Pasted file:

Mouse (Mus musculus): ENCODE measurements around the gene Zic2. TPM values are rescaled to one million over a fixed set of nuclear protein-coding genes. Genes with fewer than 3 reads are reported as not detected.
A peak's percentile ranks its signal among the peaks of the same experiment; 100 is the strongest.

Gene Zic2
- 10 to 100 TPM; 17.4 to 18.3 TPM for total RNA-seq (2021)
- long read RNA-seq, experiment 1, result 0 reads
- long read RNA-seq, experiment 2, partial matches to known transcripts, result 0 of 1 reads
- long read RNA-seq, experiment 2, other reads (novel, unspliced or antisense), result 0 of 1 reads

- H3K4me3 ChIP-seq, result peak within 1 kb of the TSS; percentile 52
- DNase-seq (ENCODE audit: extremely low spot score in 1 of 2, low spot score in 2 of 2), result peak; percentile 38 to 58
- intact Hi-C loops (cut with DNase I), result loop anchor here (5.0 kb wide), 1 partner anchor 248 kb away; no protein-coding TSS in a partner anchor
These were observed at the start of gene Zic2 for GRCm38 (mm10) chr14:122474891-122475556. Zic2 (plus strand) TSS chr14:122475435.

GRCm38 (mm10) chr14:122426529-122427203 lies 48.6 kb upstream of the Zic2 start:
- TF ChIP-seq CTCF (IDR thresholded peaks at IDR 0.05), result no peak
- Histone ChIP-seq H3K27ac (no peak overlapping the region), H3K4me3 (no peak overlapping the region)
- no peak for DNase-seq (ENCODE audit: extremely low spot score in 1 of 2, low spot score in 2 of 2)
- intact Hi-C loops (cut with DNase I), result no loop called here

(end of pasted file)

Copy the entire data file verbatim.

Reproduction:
Mouse (Mus musculus): ENCODE measurements around the gene Zic2. TPM values are rescaled to one million over a fixed set of nuclear protein-coding genes. Genes with fewer than 3 reads are reported as not detected.
A peak's percentile ranks its signal among the peaks of the same experiment; 100 is the strongest.

Gene Zic2
- 10 to 100 TPM; 17.4 to 18.3 TPM for total RNA-seq (2021)
- long read RNA-seq, experiment 1, result 0 reads
- long read RNA-seq, experiment 2, partial matches to known transcripts, result 0 of 1 reads
- long read RNA-seq, experiment 2, other reads (novel, unspliced or antisense), result 0 of 1 reads

- H3K4me3 ChIP-seq, result peak within 1 kb of the TSS; percentile 52
- DNase-seq (ENCODE audit: extremely low spot score in 1 of 2, low spot score in 2 of 2), result peak; percentile 38 to 58
- intact Hi-C loops (cut with DNase I), result loop anchor here (5.0 kb wide), 1 partner anchor 248 kb away; no protein-coding TSS in a partner anchor
These were observed at the start of gene Zic2 for GRCm38 (mm10) chr14:122474891-122475556. Zic2 (plus strand) TSS chr14:122475435.

GRCm38 (mm10) chr14:122426529-122427203 lies 48.6 kb upstream of the Zic2 start:
- TF ChIP-seq CTCF (IDR thresholded peaks at IDR 0.05), result no peak
- Histone ChIP-seq H3K27ac (no peak overlapping the region), H3K4me3 (no peak overlapping the region)
- no peak for DNase-seq (ENCODE audit: extremely low spot score in 1 of 2, low spot score in 2 of 2)
- intact Hi-C loops (cut with DNase I), result no loop called here